Despite 3-2 deficit, Heat like chances of winning title
JUN 17, 2013 2:51p ET
MIAMI — The Miami Heat were strong title favorites to start the season. But given a choice then, center Chris Bosh would have taken their current predicament.
Down 3-2, they've got to win two straight Finals games at home over the San Antonio Spurs to defend their crown.
"If you would have told this team at the beginning of the season that, 'Hey, you win two games at home to win a championship,' I'm going to take that bet," said Bosh, whose team must win Game 6 Tuesday at AmericanAirlines Arena to force a Game 7 on Thursday. "So we're confident."
If history is any indication, it's a 37.5 percent proposition facing the Heat. Since the 2-3-2 format began in 1985, three teams in eight chances have won the final two games at home to claim the series 4-3.
There are people in the Heat organization to turn to regarding when it has and hasn't been accomplished. The three teams to have come back are the Los Angeles Lakers in 1988 over Detroit, Houston in 1994 against New York and the Lakers in 2010 over Boston.
Heat president Pat Riley coached the Lakers in 1988 and Knicks in 1994. Guard Ray Allen played for the Celtics in 2010.
"Game 6, you can't wait thinking we got Game 6 and 7 (at home)," Allen said about sizing the scenario now facing Miami. "Game 6 is the most important game. So you can't get comfortable and think going home is the saving grace for us."
Allen indicated the Celtics were too comfortable when they dropped Games 6 and 7 to the Lakers in 2010. He said heading to Los Angeles he was "giddy because I felt we had two to win one."
Giddy is a description that never has been used about San Antonio. The Spurs, who won Game 5 114-104 Sunday night at the AT&T Center, figure to remain on an even keel as they go for their fifth championship in 15 years.
Of the five times teams fell short when they trailed 3-2 and had to win the last two Finals games at home, the Heat were involved in two of them. They won Game 6 in Dallas in 2006 to claim the series 4-2. And they lost Game 6 at home to the Mavericks in 2011 to lose 4-2.
Now, they're in the same predicament as then, the first season of the Big Three of LeBron James, Dwyane Wade and Bosh. The Heat soon will find out how much has changed.
"We're going to see if we're a better team than we were our first year together," James said.
The Heat lost Game 6 two years ago 105-95. They watched the Mavericks celebrate on their home floor, a scenario they obviously don't want repeated.
"We have to protect our home floor," Bosh said. "We feel we're the best home team in the league. We're really going to have to show it and win some games. It's (that) simple."
Miami went 37-4 at home during the regular season, second-best in the NBA. While one reason is the competition has been better, the Heat haven't been as dominant at AmericanAirlines Arena in the playoffs. They've gone 8-3, including a 92-88 loss to the Spurs in Game 1 of the Finals.
If the Heat can get to a Game 7, that could bode well since home teams have won five straight Game 7s in the Finals, the last road team winning being Washington at Seattle in 1978. Then again, the Heat haven't won two or more consecutive games since they claimed Game 1 of the Eastern Conference finals against Indiana way back on May 22.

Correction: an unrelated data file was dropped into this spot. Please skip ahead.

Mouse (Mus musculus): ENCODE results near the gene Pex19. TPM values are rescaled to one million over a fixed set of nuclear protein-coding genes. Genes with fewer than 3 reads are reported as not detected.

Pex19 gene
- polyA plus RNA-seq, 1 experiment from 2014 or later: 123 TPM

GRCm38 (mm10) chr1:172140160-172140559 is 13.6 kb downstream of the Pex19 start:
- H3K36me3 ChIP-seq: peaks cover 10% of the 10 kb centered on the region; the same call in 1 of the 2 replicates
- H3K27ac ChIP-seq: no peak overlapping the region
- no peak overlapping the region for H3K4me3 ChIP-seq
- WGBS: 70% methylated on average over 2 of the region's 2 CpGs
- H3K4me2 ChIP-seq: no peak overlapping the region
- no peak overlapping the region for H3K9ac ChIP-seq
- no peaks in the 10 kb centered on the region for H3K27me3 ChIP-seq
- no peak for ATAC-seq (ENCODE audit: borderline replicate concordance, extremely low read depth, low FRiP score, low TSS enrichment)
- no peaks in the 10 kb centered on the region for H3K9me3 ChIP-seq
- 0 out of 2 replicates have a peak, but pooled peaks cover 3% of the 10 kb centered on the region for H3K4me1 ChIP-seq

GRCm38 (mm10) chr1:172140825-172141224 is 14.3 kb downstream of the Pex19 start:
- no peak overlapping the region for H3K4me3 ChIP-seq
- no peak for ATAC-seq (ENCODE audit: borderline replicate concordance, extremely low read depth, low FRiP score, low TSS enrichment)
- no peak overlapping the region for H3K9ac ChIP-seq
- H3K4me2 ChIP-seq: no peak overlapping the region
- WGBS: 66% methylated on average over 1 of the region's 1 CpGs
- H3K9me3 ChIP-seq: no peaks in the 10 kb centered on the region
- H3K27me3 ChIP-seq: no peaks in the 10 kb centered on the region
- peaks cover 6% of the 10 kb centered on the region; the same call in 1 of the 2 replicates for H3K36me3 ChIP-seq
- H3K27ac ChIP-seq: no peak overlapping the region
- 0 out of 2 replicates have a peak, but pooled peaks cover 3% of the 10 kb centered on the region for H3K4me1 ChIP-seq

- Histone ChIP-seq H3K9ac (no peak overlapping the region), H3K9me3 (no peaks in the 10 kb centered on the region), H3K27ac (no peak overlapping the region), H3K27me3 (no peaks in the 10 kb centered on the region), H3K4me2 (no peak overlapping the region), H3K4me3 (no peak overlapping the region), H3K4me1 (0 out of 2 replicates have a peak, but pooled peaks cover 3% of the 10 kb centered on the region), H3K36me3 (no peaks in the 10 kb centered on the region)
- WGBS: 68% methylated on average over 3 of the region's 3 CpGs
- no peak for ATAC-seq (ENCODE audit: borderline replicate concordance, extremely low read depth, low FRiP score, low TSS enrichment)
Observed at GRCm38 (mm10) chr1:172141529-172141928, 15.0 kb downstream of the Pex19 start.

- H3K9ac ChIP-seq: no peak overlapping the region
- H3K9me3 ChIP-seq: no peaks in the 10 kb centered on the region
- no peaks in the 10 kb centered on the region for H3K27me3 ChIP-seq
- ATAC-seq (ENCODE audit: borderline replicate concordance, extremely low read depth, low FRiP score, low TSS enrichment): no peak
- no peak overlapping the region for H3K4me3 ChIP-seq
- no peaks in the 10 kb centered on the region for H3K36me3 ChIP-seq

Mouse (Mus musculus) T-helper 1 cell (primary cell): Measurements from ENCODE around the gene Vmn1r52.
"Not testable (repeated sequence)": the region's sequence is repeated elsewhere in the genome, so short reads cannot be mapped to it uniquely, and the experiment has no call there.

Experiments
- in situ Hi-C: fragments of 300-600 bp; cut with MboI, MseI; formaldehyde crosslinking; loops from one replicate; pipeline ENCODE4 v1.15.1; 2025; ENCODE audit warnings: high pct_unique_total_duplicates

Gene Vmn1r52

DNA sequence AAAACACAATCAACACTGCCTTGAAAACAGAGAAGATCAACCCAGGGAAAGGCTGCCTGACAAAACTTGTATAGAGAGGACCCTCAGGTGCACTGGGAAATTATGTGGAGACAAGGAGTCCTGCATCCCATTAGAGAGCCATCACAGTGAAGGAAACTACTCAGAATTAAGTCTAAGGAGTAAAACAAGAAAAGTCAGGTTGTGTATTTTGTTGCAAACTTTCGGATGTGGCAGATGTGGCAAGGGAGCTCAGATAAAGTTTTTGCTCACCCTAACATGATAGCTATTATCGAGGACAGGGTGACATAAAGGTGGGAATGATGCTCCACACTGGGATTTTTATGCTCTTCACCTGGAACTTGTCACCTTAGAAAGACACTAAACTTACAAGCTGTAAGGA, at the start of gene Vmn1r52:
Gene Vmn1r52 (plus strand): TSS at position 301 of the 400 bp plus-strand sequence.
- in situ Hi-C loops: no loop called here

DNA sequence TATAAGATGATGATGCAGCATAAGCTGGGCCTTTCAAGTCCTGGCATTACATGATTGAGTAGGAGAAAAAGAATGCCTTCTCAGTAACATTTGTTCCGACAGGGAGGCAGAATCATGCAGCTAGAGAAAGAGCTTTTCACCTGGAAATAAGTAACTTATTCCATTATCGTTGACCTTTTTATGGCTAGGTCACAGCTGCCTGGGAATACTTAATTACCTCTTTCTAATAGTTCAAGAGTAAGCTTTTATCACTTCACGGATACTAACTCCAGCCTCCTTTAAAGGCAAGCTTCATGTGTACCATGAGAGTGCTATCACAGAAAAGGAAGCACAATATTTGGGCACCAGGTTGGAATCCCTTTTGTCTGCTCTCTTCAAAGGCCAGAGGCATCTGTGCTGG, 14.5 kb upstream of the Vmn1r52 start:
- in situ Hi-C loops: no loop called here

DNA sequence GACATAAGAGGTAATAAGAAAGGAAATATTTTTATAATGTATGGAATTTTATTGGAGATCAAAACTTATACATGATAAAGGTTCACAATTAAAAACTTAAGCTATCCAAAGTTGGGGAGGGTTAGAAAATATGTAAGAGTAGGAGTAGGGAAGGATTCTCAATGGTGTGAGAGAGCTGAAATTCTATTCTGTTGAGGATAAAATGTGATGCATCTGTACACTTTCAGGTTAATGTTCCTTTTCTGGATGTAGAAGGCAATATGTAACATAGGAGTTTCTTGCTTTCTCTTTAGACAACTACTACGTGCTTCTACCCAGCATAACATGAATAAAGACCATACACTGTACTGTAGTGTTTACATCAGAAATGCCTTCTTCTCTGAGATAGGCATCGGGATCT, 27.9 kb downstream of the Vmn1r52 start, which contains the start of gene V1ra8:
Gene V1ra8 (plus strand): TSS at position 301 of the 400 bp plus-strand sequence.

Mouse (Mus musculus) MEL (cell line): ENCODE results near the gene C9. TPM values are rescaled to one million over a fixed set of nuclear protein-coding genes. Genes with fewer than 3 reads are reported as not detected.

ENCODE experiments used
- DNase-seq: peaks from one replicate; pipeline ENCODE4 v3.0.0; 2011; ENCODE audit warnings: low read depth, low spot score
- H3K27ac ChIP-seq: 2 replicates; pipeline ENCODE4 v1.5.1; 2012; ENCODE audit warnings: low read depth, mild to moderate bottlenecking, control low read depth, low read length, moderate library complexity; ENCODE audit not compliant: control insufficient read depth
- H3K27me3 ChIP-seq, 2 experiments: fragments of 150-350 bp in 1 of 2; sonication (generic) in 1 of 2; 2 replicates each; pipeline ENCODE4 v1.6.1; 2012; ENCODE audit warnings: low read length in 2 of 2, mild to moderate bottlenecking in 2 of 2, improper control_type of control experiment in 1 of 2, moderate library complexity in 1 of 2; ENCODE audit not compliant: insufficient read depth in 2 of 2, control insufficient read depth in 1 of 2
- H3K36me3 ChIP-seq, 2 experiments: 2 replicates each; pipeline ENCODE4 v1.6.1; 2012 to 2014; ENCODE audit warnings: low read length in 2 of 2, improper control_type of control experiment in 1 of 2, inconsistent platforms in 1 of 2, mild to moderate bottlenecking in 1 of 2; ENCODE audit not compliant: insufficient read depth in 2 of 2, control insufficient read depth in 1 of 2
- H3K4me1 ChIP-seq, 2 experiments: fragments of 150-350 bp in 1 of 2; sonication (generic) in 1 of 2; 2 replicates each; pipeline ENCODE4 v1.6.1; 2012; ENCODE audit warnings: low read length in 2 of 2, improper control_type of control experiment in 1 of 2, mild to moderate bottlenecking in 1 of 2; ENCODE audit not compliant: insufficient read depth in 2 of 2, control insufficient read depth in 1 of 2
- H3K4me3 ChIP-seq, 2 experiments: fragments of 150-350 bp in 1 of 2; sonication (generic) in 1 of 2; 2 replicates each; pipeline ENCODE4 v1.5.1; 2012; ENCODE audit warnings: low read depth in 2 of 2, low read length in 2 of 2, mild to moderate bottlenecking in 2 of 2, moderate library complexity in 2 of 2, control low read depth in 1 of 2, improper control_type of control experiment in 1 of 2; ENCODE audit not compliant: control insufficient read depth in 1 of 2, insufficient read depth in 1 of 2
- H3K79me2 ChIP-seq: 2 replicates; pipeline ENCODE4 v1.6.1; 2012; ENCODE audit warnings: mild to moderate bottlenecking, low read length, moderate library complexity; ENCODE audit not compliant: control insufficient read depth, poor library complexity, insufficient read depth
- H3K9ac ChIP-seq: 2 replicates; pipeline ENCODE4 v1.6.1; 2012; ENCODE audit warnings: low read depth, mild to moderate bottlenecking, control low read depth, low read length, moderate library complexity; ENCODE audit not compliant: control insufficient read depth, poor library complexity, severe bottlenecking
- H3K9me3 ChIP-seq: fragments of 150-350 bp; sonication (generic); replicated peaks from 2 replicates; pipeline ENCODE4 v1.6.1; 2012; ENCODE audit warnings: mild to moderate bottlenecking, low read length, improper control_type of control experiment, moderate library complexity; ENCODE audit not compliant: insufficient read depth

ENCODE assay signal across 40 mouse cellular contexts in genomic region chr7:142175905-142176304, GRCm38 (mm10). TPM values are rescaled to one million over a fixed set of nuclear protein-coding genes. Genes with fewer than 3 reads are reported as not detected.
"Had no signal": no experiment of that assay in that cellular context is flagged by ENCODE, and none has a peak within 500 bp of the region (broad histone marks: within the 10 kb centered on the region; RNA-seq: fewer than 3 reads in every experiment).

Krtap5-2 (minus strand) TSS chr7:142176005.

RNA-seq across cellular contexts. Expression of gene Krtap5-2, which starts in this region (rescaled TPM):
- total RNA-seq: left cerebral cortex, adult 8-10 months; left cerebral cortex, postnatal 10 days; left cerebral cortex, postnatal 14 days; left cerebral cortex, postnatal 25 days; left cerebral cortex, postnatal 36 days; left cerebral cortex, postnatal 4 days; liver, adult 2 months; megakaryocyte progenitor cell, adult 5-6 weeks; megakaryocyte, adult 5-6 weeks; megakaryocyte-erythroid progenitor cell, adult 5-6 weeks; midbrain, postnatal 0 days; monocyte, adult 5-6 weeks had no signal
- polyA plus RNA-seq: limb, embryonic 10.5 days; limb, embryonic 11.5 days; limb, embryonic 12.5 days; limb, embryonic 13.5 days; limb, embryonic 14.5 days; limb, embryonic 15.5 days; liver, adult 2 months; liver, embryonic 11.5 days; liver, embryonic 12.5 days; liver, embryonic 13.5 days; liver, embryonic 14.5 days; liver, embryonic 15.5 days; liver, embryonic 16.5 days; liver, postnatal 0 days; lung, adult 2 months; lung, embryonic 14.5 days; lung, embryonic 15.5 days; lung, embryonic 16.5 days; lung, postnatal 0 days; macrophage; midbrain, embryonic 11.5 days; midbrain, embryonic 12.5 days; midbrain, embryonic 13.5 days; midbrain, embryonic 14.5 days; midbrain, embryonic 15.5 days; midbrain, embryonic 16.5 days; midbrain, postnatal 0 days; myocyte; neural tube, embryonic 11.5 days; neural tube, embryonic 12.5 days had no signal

"This is not a bad reason at all to go home for Game 6 on your home floor," said a still-confident Wade. "I like our chances, just like they like their chances in this series and in Game 6. We'll see which team, which style, is going to prevail."
Now, it's Heat coach Erik Spoelstra's turn to tinker. He went small by starting Mike Miller in a 109-93 win in Game 4. Then Spurs coach Gregg Popovich countered by going small with Manu Ginobili in the lineup for Game 5. All Ginobili did was score 24 points, just six less than what he had combined to muster in the first four games.
While Spoelstra wouldn't tip his hand, he could go back to power forward Udonis Haslem over Miller for the lineup that mostly was used during Miami's 27-game regular-season winning streak. That could allow big man Chris Andersen, whose energy really ignites the home crowd, to get back in the rotation after sitting out the past two games.
"You just go play Game 6," Popovich said. "There's no magic to it. It's basketball. It's not that complicated. Both teams will compete their fannies off. Players will play well or poorly. Coaches will try to help them as much as possible, and the best team will end up winning."
If Popovich wins his fifth title, it would be in similar fashion to the past ones. The Spurs never have trailed in any of their Finals and that would remain the case unless they drop the final two.
If the Heat win the title, it would be in similar fashion to last year, when they became the first team in NBA history to win a championship after trailing in three series. This postseason, they've trailed in two series and needed a Game 7 to survive the Pacers.
"I don't want to say it's like business as usual," Bosh said about the Heat seeming to need adversity to thrive. "That means we're playing with the game and we're not being really thankful to the game and just, 'Ah, we'll come back next game and we'll win."'
Nevertheless, two games at home to win another title. Bosh will take that.
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